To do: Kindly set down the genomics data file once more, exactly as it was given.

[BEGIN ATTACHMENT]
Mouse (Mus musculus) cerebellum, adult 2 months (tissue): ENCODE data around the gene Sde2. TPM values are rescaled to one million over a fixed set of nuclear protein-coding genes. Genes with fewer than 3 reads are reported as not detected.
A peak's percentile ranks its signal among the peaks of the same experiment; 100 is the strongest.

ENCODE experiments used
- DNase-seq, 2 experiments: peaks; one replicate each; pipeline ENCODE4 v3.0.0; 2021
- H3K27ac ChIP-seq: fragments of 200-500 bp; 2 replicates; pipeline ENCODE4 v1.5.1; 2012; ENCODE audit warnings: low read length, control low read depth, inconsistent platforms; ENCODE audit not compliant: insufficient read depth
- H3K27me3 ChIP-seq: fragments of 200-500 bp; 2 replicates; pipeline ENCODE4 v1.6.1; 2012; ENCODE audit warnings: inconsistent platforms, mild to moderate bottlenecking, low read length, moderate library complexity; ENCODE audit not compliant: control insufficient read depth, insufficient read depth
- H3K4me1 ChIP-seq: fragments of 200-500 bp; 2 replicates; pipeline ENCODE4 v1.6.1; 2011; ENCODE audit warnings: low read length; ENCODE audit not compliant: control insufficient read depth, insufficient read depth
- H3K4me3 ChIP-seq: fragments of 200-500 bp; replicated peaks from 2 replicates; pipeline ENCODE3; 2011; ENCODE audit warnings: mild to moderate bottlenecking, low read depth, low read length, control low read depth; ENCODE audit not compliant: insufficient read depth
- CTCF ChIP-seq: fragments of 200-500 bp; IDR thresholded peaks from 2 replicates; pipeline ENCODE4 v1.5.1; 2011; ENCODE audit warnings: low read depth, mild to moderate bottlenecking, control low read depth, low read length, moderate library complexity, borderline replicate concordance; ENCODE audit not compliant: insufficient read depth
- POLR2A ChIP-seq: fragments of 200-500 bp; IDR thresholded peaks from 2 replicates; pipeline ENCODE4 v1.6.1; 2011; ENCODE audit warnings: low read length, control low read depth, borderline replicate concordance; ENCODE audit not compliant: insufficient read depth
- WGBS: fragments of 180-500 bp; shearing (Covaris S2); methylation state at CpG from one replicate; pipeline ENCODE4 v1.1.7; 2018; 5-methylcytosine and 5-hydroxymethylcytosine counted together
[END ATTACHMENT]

Mouse (Mus musculus) cerebellum, adult 2 months (tissue): ENCODE data around the gene Sde2. TPM values are rescaled to one million over a fixed set of nuclear protein-coding genes. Genes with fewer than 3 reads are reported as not detected.
A peak's percentile ranks its signal among the peaks of the same experiment; 100 is the strongest.

ENCODE experiments used
- DNase-seq, 2 experiments: peaks; one replicate each; pipeline ENCODE4 v3.0.0; 2021
- H3K27ac ChIP-seq: fragments of 200-500 bp; 2 replicates; pipeline ENCODE4 v1.5.1; 2012; ENCODE audit warnings: low read length, control low read depth, inconsistent platforms; ENCODE audit not compliant: insufficient read depth
- H3K27me3 ChIP-seq: fragments of 200-500 bp; 2 replicates; pipeline ENCODE4 v1.6.1; 2012; ENCODE audit warnings: inconsistent platforms, mild to moderate bottlenecking, low read length, moderate library complexity; ENCODE audit not compliant: control insufficient read depth, insufficient read depth
- H3K4me1 ChIP-seq: fragments of 200-500 bp; 2 replicates; pipeline ENCODE4 v1.6.1; 2011; ENCODE audit warnings: low read length; ENCODE audit not compliant: control insufficient read depth, insufficient read depth
- H3K4me3 ChIP-seq: fragments of 200-500 bp; replicated peaks from 2 replicates; pipeline ENCODE3; 2011; ENCODE audit warnings: mild to moderate bottlenecking, low read depth, low read length, control low read depth; ENCODE audit not compliant: insufficient read depth
- CTCF ChIP-seq: fragments of 200-500 bp; IDR thresholded peaks from 2 replicates; pipeline ENCODE4 v1.5.1; 2011; ENCODE audit warnings: low read depth, mild to moderate bottlenecking, control low read depth, low read length, moderate library complexity, borderline replicate concordance; ENCODE audit not compliant: insufficient read depth
- POLR2A ChIP-seq: fragments of 200-500 bp; IDR thresholded peaks from 2 replicates; pipeline ENCODE4 v1.6.1; 2011; ENCODE audit warnings: low read length, control low read depth, borderline replicate concordance; ENCODE audit not compliant: insufficient read depth
- WGBS: fragments of 180-500 bp; shearing (Covaris S2); methylation state at CpG from one replicate; pipeline ENCODE4 v1.1.7; 2018; 5-methylcytosine and 5-hydroxymethylcytosine counted together